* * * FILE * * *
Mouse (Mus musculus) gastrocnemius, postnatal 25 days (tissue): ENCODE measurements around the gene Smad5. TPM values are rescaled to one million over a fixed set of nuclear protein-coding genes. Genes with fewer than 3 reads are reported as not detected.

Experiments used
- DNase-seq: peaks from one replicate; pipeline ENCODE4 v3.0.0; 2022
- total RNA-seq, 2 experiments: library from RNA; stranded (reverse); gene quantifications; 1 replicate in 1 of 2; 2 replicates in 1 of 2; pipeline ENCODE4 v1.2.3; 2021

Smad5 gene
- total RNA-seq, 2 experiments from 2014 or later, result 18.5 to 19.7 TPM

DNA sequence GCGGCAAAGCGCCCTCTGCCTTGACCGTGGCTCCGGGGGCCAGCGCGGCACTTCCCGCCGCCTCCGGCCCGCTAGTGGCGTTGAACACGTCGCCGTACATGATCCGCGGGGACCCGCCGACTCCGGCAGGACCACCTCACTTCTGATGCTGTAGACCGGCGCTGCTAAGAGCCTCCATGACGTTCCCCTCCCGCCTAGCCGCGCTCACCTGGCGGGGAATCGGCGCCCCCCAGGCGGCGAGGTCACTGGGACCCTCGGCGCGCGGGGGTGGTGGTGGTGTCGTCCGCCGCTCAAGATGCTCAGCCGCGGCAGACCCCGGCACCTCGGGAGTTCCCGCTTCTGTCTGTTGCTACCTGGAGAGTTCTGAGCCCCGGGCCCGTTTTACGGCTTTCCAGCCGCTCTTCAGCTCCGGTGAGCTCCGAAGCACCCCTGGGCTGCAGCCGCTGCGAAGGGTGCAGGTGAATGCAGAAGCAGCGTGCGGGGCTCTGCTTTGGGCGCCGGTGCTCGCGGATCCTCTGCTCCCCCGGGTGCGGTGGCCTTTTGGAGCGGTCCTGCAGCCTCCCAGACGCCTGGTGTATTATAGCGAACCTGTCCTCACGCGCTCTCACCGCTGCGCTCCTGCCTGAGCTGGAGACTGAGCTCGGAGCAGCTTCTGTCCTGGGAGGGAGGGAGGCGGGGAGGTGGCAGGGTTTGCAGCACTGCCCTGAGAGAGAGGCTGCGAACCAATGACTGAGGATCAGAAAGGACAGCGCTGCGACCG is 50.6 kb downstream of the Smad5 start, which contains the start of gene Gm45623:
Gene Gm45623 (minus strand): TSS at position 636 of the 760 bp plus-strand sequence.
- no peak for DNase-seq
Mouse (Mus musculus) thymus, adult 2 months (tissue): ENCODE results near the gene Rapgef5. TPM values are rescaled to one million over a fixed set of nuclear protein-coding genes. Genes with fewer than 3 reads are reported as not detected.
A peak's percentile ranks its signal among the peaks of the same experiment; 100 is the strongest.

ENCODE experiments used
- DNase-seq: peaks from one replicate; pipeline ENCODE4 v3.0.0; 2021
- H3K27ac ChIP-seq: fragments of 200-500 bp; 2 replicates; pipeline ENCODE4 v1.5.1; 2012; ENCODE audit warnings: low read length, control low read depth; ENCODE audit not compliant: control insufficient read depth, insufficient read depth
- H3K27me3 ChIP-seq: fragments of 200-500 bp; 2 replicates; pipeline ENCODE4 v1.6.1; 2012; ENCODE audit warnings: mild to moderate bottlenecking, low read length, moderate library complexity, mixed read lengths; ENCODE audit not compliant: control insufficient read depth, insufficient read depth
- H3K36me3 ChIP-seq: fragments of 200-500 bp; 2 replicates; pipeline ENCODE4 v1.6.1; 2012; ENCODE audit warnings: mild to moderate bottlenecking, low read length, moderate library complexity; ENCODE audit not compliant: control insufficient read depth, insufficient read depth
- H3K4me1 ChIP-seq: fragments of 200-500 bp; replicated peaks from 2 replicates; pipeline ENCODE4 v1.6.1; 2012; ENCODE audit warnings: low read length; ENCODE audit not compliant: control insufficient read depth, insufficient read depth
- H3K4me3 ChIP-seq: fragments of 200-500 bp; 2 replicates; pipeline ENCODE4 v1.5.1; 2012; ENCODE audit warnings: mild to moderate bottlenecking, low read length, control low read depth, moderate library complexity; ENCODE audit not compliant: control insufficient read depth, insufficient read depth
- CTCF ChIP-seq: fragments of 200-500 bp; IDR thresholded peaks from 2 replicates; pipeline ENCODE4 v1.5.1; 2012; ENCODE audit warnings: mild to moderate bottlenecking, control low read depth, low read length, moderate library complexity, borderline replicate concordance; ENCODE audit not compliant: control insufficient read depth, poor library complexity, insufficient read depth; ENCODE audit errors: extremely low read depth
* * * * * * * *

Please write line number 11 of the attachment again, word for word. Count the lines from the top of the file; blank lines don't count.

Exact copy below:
A peak's percentile ranks its signal among the peaks of the same experiment; 100 is the strongest.